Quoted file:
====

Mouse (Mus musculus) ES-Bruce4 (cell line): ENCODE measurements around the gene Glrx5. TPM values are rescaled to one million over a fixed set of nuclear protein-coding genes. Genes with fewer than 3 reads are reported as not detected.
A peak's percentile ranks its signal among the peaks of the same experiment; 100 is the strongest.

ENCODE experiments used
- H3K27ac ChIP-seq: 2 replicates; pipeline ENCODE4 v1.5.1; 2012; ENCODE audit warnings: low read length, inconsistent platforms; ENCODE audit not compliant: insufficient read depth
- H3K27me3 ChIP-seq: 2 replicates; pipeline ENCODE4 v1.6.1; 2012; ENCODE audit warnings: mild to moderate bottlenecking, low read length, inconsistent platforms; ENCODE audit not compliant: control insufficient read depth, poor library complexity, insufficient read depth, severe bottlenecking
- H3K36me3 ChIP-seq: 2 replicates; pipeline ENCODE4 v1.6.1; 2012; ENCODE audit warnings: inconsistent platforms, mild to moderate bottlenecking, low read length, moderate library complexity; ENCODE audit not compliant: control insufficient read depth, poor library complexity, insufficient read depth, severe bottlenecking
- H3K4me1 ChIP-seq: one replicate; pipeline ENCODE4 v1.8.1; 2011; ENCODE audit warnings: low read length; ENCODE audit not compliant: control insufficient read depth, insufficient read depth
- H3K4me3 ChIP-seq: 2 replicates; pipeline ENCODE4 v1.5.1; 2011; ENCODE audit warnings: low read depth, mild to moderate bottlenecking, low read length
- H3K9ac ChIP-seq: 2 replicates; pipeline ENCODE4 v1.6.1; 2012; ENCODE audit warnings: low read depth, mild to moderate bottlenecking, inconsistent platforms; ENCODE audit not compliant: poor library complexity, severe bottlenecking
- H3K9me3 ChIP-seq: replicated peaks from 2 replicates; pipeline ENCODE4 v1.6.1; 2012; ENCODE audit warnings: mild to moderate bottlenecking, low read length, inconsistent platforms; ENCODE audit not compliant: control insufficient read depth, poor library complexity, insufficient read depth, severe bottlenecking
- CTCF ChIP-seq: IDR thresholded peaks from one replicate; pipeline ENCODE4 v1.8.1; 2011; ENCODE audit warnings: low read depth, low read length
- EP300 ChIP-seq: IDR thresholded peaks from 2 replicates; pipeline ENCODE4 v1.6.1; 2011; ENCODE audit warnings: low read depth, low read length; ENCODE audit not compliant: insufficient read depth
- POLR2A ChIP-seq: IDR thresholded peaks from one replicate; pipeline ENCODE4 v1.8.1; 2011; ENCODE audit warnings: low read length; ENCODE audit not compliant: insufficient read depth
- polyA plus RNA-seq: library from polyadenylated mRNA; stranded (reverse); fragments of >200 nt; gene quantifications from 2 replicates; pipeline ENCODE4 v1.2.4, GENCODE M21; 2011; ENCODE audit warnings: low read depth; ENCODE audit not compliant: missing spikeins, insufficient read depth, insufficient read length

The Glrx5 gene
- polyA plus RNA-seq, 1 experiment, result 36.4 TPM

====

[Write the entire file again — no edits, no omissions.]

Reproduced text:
Mouse (Mus musculus) ES-Bruce4 (cell line): ENCODE measurements around the gene Glrx5. TPM values are rescaled to one million over a fixed set of nuclear protein-coding genes. Genes with fewer than 3 reads are reported as not detected.
A peak's percentile ranks its signal among the peaks of the same experiment; 100 is the strongest.

ENCODE experiments used
- H3K27ac ChIP-seq: 2 replicates; pipeline ENCODE4 v1.5.1; 2012; ENCODE audit warnings: low read length, inconsistent platforms; ENCODE audit not compliant: insufficient read depth
- H3K27me3 ChIP-seq: 2 replicates; pipeline ENCODE4 v1.6.1; 2012; ENCODE audit warnings: mild to moderate bottlenecking, low read length, inconsistent platforms; ENCODE audit not compliant: control insufficient read depth, poor library complexity, insufficient read depth, severe bottlenecking
- H3K36me3 ChIP-seq: 2 replicates; pipeline ENCODE4 v1.6.1; 2012; ENCODE audit warnings: inconsistent platforms, mild to moderate bottlenecking, low read length, moderate library complexity; ENCODE audit not compliant: control insufficient read depth, poor library complexity, insufficient read depth, severe bottlenecking
- H3K4me1 ChIP-seq: one replicate; pipeline ENCODE4 v1.8.1; 2011; ENCODE audit warnings: low read length; ENCODE audit not compliant: control insufficient read depth, insufficient read depth
- H3K4me3 ChIP-seq: 2 replicates; pipeline ENCODE4 v1.5.1; 2011; ENCODE audit warnings: low read depth, mild to moderate bottlenecking, low read length
- H3K9ac ChIP-seq: 2 replicates; pipeline ENCODE4 v1.6.1; 2012; ENCODE audit warnings: low read depth, mild to moderate bottlenecking, inconsistent platforms; ENCODE audit not compliant: poor library complexity, severe bottlenecking
- H3K9me3 ChIP-seq: replicated peaks from 2 replicates; pipeline ENCODE4 v1.6.1; 2012; ENCODE audit warnings: mild to moderate bottlenecking, low read length, inconsistent platforms; ENCODE audit not compliant: control insufficient read depth, poor library complexity, insufficient read depth, severe bottlenecking
- CTCF ChIP-seq: IDR thresholded peaks from one replicate; pipeline ENCODE4 v1.8.1; 2011; ENCODE audit warnings: low read depth, low read length
- EP300 ChIP-seq: IDR thresholded peaks from 2 replicates; pipeline ENCODE4 v1.6.1; 2011; ENCODE audit warnings: low read depth, low read length; ENCODE audit not compliant: insufficient read depth
- POLR2A ChIP-seq: IDR thresholded peaks from one replicate; pipeline ENCODE4 v1.8.1; 2011; ENCODE audit warnings: low read length; ENCODE audit not compliant: insufficient read depth
- polyA plus RNA-seq: library from polyadenylated mRNA; stranded (reverse); fragments of >200 nt; gene quantifications from 2 replicates; pipeline ENCODE4 v1.2.4, GENCODE M21; 2011; ENCODE audit warnings: low read depth; ENCODE audit not compliant: missing spikeins, insufficient read depth, insufficient read length

The Glrx5 gene
- polyA plus RNA-seq, 1 experiment, result 36.4 TPM